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Read Acts 15:36–41

Both characters in this short passage in Acts 15 live up to their reputations. Barnabas, whose name is really Joseph but who got his nickname “Son of Encouragement” after making a personal sacrifice to the church early on in the book of Acts, comes through again with an encouraging attitude. Meanwhile, Paul, who talks a lot about grace in his letters but who still comes across as something of a hard case, does nothing in this instance to disabuse us of that opinion.

The question here is whom to include in their second missionary journey. Barnabas proposes John Mark, a young man who started out with them the first time but who returned home before the mission was complete. The “Son of Encouragement”—which, by the way, is just a Hebraic way of saying “encourager,” in much the same way that “Son of Man” means “human being”—is ready to give Mark a second chance.

The Hard Case? Not so much. Luke tells us, “Paul decided not to take with them one who had deserted them in Pamphylia and had not accompanied them in the work” (v. 38). Paul proves to be the stickler we suspected he was, one whose moral code allows no bending. The champion of grace, which Martin Luther and others would have us identify as Paul, turns out in this circumstance to be Barnabas.

In other cases as well. Besides the one I already mentioned, in which Barnabas sells some of his property and gives the proceeds to the burgeoning church in Jerusalem, Barnabas demonstrates his gracious nature, ironically enough, when it comes to Paul himself. In chapter 9, not long after Paul’s famous conversion in Damascus, the former persecutor comes to Jerusalem as a newly minted disciple of Jesus. The other disciples are understandably skittish, however; “they were all afraid of him, for they did not believe that he was a disciple” (Acts 9:26). But not Barnabas. He took Paul, “brought him to the apostles, and described for them how on the road he had seen the Lord, who had spoken to him, and how in Damascus he had spoken boldly in the name of Jesus” (Acts 9:27).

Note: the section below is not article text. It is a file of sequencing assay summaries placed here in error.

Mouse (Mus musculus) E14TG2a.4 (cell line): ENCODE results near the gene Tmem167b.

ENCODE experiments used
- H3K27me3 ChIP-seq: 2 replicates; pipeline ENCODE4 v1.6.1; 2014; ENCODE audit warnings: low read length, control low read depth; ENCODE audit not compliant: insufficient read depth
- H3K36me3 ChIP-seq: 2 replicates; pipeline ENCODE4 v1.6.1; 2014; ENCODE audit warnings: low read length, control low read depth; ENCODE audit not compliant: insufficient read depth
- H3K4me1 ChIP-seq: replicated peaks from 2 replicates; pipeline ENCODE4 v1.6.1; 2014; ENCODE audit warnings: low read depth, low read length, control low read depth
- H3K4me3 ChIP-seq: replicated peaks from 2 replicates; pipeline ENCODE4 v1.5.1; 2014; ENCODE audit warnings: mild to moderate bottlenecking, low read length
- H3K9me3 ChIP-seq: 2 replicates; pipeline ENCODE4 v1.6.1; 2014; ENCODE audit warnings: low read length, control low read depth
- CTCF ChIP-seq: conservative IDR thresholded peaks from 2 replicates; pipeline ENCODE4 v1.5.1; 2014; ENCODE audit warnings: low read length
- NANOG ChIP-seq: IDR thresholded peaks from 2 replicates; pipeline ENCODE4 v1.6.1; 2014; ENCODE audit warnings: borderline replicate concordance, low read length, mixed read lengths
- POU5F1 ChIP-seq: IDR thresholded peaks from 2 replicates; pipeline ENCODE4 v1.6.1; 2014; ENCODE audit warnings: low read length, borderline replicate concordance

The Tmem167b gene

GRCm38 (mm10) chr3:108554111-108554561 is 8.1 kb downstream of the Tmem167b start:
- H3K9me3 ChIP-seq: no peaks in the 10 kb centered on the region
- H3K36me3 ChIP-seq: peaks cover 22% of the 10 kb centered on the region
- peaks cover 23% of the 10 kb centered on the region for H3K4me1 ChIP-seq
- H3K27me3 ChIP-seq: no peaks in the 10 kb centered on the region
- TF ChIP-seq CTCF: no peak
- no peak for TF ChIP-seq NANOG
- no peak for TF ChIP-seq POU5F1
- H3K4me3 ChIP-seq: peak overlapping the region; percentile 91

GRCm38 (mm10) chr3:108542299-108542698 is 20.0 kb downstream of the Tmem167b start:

The apostles’ caution is realistic: how could they know that Paul is not just pretending to be a Jesus-follower so as to infiltrate their ranks and rat them out to the authorities? It would be a risk to take him into their confidence. But Barnabas is ready to do so. And since there is nothing in the text to suggest that Barnabas is particularly naive or gullible, we can only assume that he also understands the risk. It’s just that he believes in grace, and he trusts that Jesus is able to change the heart and mind of even a hard-core enemy like Paul. So he takes a chance on the genuineness of the other man’s conversion. It turns out he is right.

We can find another instance of the mysterious working of grace in the story of Paul and Barnabas in Acts 15. Luke says, “The disagreement [between the two leaders] became so sharp that they parted company” (v. 39), with Barnabas and Mark going one way and Paul taking a guy named Silas and setting off in the other direction. Even in the midst of serous conflict, the Holy Spirit is able to salvage the situation by doubling the mission. Now instead of one team of missionaries taking the gospel to the Gentiles there are two. The Encourager and the Hard Case go their separate ways, but the work of God continues, and the unstoppable river of God’s grace roars on.

Grace and peace,